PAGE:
Lower the Bar
I know, all of your friends and family and even the whole world is judging you on just how “together” you have things. Balancing your kids, your job, your household, and your dog’s vet appointments all takes a razor-sharp focus and attention to the slightest detail. The thing is, no one who really matters is judging you, and even the best of us drop a ball here and there. Learn to lower your standards a little and embrace a more relaxed lifestyle. Maybe it’s just while your children are toddlers, or maybe it’s just until things at work settle down a bit, but you can afford to let up a bit and not be so hard on yourself.
Make it a Priority
A lot like lowering your strict standards of perfection, you need to learn that “if everything is a priority, nothing is.” Not every task, chore, or problem you have in any given day deserves a top spot on your list. Instead, select one or two “glass balls”. Your glass balls are the ones that you really can’t afford to drop while you’re juggling everything else that day. Your appearance at traffic court? Glass ball. Mailing off the pair of socks that your niece left at your house on her last visit? Not a glass ball. It doesn’t make those things unimportant, only less important. Relax, you’ll get to them. Just move them over to the next days “to-do” list.
Know When to do Nothing
I know that when things start going wrong your first instinct is to move quickly and minimize the damage. While there are certainly times when this is the case, like a house fire, more often than not you would be wise to just stop for a moment and take a few slow, deep breaths and assess the situation. Sometimes, when we act to fast without deliberate thought processes behind our actions, we can actually make things worse rather than better. So, the next time everything seems to be going wrong, just have a seat, take a few breaths, and plan out how to get things back on track.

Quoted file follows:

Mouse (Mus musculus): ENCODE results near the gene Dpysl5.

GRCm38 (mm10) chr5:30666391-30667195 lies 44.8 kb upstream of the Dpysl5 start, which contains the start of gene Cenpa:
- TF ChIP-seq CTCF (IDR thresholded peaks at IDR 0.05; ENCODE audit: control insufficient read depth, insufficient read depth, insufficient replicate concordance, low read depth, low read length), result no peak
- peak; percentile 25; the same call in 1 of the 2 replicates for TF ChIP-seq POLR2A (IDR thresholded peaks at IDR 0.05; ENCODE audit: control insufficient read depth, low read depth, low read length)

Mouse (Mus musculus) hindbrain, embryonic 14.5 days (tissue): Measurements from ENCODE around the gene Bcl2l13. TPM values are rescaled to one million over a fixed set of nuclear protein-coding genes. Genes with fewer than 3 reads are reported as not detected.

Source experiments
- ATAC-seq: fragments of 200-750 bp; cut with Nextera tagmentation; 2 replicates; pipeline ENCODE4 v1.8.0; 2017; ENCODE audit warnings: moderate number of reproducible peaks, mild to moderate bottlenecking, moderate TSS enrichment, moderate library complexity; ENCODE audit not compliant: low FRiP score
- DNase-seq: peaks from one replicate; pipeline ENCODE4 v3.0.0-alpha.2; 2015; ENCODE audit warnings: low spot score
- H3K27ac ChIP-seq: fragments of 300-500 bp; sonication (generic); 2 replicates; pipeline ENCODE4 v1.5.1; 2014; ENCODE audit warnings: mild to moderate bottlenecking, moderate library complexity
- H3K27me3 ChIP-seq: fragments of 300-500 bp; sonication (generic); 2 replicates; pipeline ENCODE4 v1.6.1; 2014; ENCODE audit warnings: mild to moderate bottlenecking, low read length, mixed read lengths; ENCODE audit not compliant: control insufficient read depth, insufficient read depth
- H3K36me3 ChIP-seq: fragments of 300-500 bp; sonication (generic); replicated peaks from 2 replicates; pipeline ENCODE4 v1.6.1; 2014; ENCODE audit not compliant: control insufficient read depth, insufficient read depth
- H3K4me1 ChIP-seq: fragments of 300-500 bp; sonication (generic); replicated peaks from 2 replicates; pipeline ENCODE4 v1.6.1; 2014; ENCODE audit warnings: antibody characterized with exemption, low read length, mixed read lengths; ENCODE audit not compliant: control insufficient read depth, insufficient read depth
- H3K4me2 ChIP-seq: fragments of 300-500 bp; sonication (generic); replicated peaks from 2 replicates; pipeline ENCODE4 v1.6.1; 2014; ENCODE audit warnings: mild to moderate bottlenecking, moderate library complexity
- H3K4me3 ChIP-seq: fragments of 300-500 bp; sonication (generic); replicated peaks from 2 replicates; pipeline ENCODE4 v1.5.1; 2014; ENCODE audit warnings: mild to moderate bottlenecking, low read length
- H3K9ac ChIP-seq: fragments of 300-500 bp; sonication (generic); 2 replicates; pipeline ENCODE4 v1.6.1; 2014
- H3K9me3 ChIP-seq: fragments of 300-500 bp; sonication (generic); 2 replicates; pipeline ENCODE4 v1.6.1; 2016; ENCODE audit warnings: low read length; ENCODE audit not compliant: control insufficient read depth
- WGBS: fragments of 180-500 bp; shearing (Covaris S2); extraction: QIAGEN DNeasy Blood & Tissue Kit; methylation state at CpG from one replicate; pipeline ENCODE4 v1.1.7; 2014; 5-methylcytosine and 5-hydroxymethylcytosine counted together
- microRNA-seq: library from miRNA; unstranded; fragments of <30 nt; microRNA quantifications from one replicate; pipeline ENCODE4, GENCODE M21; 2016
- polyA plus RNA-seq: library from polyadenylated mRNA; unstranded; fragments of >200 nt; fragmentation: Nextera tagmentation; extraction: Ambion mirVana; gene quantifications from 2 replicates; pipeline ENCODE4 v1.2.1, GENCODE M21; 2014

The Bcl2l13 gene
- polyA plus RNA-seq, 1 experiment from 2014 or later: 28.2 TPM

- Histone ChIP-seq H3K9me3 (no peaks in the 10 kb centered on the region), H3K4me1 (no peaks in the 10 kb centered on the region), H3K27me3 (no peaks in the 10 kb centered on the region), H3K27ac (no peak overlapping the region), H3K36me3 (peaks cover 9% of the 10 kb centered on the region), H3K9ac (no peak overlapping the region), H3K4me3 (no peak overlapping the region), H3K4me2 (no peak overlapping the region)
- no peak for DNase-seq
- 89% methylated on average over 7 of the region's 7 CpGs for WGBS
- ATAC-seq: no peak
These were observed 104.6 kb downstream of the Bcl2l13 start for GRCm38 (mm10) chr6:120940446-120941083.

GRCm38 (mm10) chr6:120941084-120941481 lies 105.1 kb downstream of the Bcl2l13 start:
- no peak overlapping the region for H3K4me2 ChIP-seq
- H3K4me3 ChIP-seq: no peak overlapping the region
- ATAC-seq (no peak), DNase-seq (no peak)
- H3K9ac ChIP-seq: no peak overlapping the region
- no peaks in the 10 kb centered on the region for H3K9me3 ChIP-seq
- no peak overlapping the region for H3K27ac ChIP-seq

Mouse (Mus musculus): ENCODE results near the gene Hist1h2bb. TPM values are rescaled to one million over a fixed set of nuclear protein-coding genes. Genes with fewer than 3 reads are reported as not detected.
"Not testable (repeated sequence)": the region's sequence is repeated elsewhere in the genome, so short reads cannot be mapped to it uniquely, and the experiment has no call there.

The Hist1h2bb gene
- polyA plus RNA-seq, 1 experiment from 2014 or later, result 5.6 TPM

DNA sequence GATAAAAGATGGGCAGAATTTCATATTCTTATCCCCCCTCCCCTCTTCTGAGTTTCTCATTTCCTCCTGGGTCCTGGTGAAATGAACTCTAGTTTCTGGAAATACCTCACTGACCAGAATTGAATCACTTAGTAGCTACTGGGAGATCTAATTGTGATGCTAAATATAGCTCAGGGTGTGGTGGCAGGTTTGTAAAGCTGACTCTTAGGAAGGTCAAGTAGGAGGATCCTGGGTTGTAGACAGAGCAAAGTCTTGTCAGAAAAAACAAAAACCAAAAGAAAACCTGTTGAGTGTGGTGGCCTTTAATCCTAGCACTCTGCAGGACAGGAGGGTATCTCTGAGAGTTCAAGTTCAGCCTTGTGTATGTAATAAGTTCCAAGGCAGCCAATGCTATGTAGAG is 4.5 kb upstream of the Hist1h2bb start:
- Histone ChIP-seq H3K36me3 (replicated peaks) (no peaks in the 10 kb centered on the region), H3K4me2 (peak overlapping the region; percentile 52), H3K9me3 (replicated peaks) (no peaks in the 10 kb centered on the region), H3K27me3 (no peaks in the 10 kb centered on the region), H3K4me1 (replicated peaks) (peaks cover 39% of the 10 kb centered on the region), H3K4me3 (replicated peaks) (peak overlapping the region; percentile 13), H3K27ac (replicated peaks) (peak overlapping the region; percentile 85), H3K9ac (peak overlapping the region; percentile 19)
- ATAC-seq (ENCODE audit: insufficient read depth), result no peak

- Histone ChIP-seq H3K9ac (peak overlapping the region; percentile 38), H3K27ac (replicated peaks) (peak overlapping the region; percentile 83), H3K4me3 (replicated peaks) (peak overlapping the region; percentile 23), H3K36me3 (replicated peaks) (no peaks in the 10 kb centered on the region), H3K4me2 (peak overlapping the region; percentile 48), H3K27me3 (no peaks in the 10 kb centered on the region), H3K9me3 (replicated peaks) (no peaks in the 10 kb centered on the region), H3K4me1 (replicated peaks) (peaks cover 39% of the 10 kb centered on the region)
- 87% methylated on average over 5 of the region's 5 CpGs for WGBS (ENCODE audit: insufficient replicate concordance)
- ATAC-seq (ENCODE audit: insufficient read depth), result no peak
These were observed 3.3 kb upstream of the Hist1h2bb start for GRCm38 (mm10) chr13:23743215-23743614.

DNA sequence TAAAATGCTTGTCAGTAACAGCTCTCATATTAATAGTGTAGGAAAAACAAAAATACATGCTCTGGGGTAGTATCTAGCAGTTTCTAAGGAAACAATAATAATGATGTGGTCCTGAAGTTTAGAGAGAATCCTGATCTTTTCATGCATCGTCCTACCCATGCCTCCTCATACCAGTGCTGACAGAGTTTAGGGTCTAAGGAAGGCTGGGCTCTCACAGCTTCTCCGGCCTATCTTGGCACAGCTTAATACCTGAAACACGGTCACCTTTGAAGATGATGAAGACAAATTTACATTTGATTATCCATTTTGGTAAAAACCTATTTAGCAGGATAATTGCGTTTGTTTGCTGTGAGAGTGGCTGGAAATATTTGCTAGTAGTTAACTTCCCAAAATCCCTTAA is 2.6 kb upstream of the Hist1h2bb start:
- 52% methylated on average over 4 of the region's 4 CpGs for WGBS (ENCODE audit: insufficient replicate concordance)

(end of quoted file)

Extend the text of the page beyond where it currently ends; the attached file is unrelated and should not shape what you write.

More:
Keep a Healthy Diet
More than just helpful in keeping the waistline under control and preventing serious medical problems, maintaining a healthy diet is also beneficial in regulating the hormones in your body that are associated with our ability to cope with stress. When your body is running efficiently, like it does with natural foods low in preservatives and other harmful additives, as well as good portion sizes, your chemicals stay in balance and your body uses things like sugars and carbs the way it needs to use them.
Get Some Rest
Our generation is more likely to burn the candle at both ends than other generation in human history. Not only our ability to entertain ourselves, which is a leading cause of sleep deficiency, but also our ability to be productive in the later hours of the day are both wreaking havoc on our brains and stress management systems. Electronics such as phones, tablets, and televisions have what’s known as blue light in their displays. This blue light is designed to stimulate you and hold your attention. What it also does is keep you up at night. Try and minimize not only the noises in your bedroom at night, but also any light sources that can be robbing you of a solid rest.
Shop for the Week
It’s almost ironic that in a world chock full of preservatives in nearly everything we eat that many people only shop one or two days at a time. This added trip to the store could be cramming an already crowded schedule, and while there are certainly ingredients that need to be fresh, like meats, fishes, fruits, and vegetables, feel free to plan out your weeks meals in advance and then pick up all of the shelf stable items for the week in one trip. That way, even if you need to stop and grab a thing or two that you want to be fresh, your total shopping time will be short.
Focus on the “Now”